However, the recent clarification states not only that loans less than $2 million would be “automatically deemed” to have acted in good faith, but that while loans at and above $2 million would still be reviewed, the party would be required to pay back the loan without penalty of enforcement action.

Also in May, The Washington Post, The New York Times, Bloomberg LP, Dow Jones and ProPublica issued a lawsuit under the Freedom of Information Act against the SBA for the access of government records detailing which companies have received loans under the PPP and the Economic Injury Disaster Loan program. The suit seeks not only the names of the companies, but the loan amounts and processing banks, to no avail.

The lawsuit arrived after the SBA temporarily boosted its Express lending limit from $350,000 to $1 million as part of the pandemic relief effort. According to reports, unlike the PPP program, SBA Express doesn’t offer loan forgiveness, nor does it require borrowers to spend 75% of the loan amount on payroll. SBA Express also allows lenders to use their own forms and procedures, apply in-house collateral standards and make the final credit decision. The guarantee amount, however, is 50% rather than the 75% that’s typical for SBA 7(a) loans.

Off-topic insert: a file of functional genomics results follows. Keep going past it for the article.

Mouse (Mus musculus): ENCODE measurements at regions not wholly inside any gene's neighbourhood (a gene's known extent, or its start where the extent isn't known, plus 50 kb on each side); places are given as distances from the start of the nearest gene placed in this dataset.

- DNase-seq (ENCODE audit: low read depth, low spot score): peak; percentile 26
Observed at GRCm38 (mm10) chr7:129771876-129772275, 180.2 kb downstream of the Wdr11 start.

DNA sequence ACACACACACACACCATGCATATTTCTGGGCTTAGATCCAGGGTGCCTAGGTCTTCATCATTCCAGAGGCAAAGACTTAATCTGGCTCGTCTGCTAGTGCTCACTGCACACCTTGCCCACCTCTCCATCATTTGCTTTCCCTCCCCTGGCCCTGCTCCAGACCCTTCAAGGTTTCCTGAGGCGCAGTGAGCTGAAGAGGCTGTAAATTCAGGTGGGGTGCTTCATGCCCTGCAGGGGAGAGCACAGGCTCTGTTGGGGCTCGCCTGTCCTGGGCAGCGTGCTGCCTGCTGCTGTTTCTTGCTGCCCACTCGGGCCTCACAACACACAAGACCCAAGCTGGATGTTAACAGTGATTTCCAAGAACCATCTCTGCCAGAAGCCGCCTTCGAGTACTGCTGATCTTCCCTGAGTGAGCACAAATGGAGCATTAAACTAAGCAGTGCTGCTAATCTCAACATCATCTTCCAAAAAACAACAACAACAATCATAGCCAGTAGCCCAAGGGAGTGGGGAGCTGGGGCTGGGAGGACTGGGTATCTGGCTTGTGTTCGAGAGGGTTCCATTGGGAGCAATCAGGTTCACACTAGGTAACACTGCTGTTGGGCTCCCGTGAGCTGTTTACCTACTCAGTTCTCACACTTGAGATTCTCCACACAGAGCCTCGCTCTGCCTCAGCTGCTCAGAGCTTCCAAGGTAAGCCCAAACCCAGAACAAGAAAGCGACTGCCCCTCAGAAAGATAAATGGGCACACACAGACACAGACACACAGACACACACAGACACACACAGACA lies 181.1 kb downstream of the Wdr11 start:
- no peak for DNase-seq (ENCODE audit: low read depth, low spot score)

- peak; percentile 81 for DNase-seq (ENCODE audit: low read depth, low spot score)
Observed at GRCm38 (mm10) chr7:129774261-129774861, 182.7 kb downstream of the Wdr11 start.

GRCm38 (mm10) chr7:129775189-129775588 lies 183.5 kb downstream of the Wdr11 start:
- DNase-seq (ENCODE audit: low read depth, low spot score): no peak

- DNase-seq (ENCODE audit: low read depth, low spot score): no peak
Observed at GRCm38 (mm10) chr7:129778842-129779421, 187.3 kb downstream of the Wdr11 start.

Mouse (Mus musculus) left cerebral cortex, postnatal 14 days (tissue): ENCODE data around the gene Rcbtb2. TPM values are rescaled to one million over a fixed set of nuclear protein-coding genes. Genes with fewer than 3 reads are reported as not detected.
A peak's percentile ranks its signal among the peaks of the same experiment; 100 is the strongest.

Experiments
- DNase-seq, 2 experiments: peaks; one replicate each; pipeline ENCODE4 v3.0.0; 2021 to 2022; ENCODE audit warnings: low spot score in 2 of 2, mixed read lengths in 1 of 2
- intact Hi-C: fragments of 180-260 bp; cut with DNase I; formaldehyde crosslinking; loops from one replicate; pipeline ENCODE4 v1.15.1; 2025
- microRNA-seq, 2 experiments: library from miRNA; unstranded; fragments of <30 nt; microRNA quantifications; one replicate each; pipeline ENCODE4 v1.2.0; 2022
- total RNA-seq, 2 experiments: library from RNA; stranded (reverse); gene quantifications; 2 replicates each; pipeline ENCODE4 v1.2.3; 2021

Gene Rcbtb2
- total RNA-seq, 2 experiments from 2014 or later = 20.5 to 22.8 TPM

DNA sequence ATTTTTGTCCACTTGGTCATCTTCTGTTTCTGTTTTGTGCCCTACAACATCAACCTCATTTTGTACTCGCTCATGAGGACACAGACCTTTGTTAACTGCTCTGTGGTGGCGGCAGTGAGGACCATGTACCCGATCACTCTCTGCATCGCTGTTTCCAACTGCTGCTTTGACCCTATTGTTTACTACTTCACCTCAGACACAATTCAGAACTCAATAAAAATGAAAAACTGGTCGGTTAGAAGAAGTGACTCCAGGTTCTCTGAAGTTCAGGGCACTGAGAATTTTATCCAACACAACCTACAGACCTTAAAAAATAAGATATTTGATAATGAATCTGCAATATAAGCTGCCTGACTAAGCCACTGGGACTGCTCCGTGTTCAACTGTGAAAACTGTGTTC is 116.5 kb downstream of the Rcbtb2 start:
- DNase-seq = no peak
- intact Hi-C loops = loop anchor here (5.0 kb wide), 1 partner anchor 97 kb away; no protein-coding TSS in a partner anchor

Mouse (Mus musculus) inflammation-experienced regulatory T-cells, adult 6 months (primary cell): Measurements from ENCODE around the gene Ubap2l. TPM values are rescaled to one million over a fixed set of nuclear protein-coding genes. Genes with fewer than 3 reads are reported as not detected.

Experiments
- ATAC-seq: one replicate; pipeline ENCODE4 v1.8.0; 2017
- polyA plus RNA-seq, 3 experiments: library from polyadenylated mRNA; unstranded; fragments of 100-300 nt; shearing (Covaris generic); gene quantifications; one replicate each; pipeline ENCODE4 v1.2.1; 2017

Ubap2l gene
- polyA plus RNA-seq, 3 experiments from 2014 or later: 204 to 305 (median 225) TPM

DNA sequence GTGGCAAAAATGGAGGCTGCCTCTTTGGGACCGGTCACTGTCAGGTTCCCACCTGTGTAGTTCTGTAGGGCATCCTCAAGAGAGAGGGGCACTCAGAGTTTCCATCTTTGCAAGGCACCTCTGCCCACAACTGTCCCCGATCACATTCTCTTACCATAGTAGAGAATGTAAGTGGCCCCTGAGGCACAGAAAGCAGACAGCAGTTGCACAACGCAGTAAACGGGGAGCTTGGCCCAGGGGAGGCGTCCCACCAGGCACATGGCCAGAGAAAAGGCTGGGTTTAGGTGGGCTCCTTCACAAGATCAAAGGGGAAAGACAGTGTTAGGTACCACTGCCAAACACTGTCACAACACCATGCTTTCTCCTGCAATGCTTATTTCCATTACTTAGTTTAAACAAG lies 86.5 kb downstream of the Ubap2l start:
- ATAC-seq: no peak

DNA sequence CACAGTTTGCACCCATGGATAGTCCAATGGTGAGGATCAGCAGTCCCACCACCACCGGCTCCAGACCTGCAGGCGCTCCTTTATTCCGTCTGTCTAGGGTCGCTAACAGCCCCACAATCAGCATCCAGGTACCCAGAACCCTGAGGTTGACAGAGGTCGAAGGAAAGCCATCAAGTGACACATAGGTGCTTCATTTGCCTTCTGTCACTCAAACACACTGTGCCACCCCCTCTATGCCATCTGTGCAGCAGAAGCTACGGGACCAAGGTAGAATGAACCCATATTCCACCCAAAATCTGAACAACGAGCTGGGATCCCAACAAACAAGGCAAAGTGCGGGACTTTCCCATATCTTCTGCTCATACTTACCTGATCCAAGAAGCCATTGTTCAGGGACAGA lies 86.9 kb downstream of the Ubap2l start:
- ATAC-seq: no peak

At the time, SBA argued that releasing such information could violate their privacy, as PPP loans are tailored to the size of a business’s payroll.

In July, the SBA disclosed the names, addresses, ZIP codes, demographic data and industry codes of borrowers receiving PPP loans amounting to $150,000 or more. However, according to The Wall Street Journal roughly 4.5 million of the 5.2 million PPP loans issued (or less than 15%) were for $150,000 or less.

At the end of month, the SBA inspector general called for a closer oversight of the EIDL program after receiving over 5,000 complaints of suspected fraud from lenders.